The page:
Dental Materials
Volume 28, Issue 10 , Pages e250-e258, October 2012

Abstract 

Objectives

The aim of the work was to assess the influence of coping and veneer thickness on the fracture resistance of porcelain–metal and porcelain–zirconia crowns in a clinically representative model.

Methods

A total of 30 zirconia and 30 precious metal copings were fabricated. There were 10 copings in each group of 0.5mm, 1mm and 1.5mm thickness. Each group of 10 was further divided into two groups with a total thickness of three and four millimeters inclusive of veneering ceramic. The specimens were cemented to a titanium abutment with zinc oxide cement and tested using a microindenter. Crack length, hardness and spalling (chipping) were recorded using an optical microscope from which fracture toughness was calculated.

Results

Kruskal–Wallis tests and simple linear regression analysis were used to analyze the results, revealing a significant difference between zirconia (ZrCC) and metal (MCC) specimens for crack length. 0.5mm coping thicknesses and MCC specimens showed the highest fracture toughness values. Simple linear regression analysis showed a limited effect of the overall thickness or veneer thickness on crack length and hardness; however coping thickness showed a positive correlation with both. Spalling was higher in zirconia specimens.
Residual stresses were higher for ZrCC specimens and showed a positive correlation with crack length. The ratio of veneer to coping thickness was negatively correlated with residual stress.

Significance

Residual stresses due to thermal mismatch between the coping and the veneering ceramic should be kept to a minimum. The ZrCC specimens were found to have lower apparent fracture toughness than MCC specimens. Thermal mismatch caused a larger drop in apparent fracture toughness than the inherent differences in the materials used.

Monday, September 17, 2012

Japanese invention could end tooth decay

Scientists in Japan have created a microscopically thin film that can coat individual teeth to prevent decay or to make them appear whiter, the chief researcher said.
The “tooth patch” is a hard-wearing and ultra-flexible material made from hydroxyapatite, the main mineral in tooth enamel, that could also mean an end to sensitive teeth.
“This is the world’s first flexible apatite sheet, which we hope to use to protect teeth or repair damaged enamel,” said Shigeki Hontsu, professor at Kinki University’s Faculty of Biology-Oriented Science and Technology in western Japan.

Read the rest of the story

Saturday, September 15, 2012

Comprehensive Periodontal Examination

In Episode 10 of Take Five With Marty, Dr. Marty Jablow discusses the Comprehensive Periodontal Examination with Periodontist and Implant Specialist, Dr. Wayne Aldredge. To view more episodes of Take Five With Marty visit http://www.takefivewithmarty.com/.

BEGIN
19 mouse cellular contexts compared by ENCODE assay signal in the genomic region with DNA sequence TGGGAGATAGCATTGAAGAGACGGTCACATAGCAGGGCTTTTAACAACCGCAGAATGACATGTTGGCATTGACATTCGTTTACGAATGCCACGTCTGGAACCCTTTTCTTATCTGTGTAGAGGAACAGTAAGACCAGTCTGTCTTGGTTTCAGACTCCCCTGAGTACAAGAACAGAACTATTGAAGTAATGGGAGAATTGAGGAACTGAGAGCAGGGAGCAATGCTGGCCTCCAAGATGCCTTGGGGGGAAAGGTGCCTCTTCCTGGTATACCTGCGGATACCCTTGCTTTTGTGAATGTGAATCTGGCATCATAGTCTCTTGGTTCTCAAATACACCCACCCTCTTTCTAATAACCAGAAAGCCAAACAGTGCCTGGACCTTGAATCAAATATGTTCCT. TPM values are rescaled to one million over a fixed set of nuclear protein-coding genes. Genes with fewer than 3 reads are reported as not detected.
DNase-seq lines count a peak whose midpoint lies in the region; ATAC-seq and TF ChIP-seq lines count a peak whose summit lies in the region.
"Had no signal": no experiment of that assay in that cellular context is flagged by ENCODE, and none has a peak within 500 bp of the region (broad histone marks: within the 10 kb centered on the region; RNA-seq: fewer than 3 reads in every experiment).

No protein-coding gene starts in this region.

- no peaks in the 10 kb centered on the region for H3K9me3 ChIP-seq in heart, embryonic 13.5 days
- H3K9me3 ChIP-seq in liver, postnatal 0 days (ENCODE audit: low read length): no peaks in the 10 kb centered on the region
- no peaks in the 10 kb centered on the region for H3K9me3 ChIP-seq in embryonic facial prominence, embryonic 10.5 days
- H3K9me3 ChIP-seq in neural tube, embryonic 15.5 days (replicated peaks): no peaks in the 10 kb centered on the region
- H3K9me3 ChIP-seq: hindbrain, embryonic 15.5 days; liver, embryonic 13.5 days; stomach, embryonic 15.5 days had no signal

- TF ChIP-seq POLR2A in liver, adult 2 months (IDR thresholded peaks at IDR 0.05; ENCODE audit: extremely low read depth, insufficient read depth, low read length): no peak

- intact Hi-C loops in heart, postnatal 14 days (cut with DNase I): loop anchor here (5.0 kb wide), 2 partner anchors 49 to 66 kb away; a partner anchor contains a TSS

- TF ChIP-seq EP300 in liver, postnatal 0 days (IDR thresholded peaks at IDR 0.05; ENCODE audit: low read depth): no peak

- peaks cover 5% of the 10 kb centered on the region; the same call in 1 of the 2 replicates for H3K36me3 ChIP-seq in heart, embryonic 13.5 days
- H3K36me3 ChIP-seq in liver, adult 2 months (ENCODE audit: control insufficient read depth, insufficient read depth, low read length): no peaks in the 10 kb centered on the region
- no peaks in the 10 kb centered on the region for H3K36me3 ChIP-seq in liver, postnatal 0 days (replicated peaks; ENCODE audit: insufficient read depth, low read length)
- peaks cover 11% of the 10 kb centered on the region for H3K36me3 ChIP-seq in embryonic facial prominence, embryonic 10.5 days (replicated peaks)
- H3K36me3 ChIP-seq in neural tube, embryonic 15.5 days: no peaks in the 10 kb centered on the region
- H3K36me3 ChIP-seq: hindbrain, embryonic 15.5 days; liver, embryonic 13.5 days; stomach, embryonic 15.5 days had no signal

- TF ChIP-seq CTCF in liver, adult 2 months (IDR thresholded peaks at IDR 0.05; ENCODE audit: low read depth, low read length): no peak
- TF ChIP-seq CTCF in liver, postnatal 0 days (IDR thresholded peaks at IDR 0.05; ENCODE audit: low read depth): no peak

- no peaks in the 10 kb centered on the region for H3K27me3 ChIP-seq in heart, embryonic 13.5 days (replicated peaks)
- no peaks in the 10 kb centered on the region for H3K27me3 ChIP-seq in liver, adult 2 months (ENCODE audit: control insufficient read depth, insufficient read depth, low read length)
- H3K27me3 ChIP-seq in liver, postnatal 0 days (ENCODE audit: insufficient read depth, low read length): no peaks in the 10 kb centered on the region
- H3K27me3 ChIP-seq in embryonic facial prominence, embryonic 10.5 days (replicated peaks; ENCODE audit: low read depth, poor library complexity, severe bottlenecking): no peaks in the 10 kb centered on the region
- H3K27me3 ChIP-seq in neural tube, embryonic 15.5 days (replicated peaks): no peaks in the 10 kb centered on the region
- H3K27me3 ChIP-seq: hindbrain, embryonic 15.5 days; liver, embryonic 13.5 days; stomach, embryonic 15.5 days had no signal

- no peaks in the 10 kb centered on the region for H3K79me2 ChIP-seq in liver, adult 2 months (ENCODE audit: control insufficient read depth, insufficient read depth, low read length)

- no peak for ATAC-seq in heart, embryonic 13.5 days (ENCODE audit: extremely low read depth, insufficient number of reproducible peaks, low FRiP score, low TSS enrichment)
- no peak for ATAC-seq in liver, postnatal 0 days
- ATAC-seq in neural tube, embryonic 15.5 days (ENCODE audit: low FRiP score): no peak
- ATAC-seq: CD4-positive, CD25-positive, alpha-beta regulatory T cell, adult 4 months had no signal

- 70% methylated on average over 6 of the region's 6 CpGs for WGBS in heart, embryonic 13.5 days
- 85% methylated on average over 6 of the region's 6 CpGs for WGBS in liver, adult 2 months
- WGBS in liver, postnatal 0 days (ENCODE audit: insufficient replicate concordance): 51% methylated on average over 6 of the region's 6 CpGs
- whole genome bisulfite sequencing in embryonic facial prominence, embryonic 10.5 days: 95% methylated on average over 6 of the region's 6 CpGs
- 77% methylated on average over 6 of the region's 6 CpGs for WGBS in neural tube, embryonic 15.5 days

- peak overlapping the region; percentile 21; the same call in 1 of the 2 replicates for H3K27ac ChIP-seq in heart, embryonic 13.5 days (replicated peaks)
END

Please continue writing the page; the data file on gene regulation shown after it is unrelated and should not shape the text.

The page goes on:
Friday, September 14, 2012

Carestream Dental Presents New Advanced Solutions at the American Association of Oral and Maxillofacial Surgeons Annual Meeting


Where It All Comes Together: New Products Offer Practitioners
Greater Imaging Flexibility and Affordability; Streamline Workflows
 
SAN DIEGO – Carestream Dental today will introduce the CS 9300 Select, CS WinOMS v8.5 with digital consents and the Lexicomp drug list partnership - advanced solutions that put both superior 3D imaging within reach of more practitioners and streamline practice workflows. These solutions will debut at the 94th Annual American Association of Oral and Maxillofacial Surgeons (AAOMS) Annual Meeting, held through Saturday, Sept. 15, in San Diego.

Designed for ultimate practice versatility, the CS 9300 Select is a multi-purpose extraoral imaging system that is tailored to meet any practice’s diagnostic needs and budget. A new addition to the CS 9300 family, the CS 9300 Select is complete with 3D cone beam computed tomography (CBCT) and 2D digital panoramic imaging in addition to an optional cephalometric modality. The differences between the CS 9300 Select and the original CS 9300 (launched in 2011) are the number and sizes of the 3D fields of view offered.

With four selectable fields of view ranging from 5 cm x 5 cm to 10 cm x 10 cm, the CS 9300 Select is an affordable and practical option suitable for general practitioners and specialists placing implants or performing endodontic procedures, periodontal treatments and oral surgeries of the teeth and jaws.

The CS 9300 Select gives practitioners the ability to limit radiation exposure by collimating the field of view to a precise region of interest.  This supports the ALARA Principle, or “As Low as Reasonably Achievable,” which dictates that every precaution should be taken to minimize radiation exposure for patients.

“With our new CS 9300 Select configuration, we are making it possible for more practitioners to be able to invest in a 3D imaging unit that not only provides them with outstanding image quality, but also covers a wide scope of clinical applications,” said Edward Shellard, D.M.D, chief marketing officer and director of business development for Carestream Dental.

Also being unveiled is the latest release of Carestream Dental’s practice management software for oral and maxillofacial surgeons.  For the first time, the software is being introduced as CS WinOMS to better align with the Carestream Dental brand.  CS WinOMS v8.5 will include digital consents as part of EMR notes. Six of the most frequently used consents are incorporated in the new version: extraction of teeth, extraction of teeth and anesthesia, grafting, endodontic surgery, biopsy procedure and day of surgery.